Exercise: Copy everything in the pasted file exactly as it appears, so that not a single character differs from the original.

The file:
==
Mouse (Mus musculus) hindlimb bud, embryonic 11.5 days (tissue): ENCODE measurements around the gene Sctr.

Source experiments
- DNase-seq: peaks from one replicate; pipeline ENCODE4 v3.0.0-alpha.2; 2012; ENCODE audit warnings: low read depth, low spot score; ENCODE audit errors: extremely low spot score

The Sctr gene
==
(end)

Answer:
Mouse (Mus musculus) hindlimb bud, embryonic 11.5 days (tissue): ENCODE measurements around the gene Sctr.

Source experiments
- DNase-seq: peaks from one replicate; pipeline ENCODE4 v3.0.0-alpha.2; 2012; ENCODE audit warnings: low read depth, low spot score; ENCODE audit errors: extremely low spot score

The Sctr gene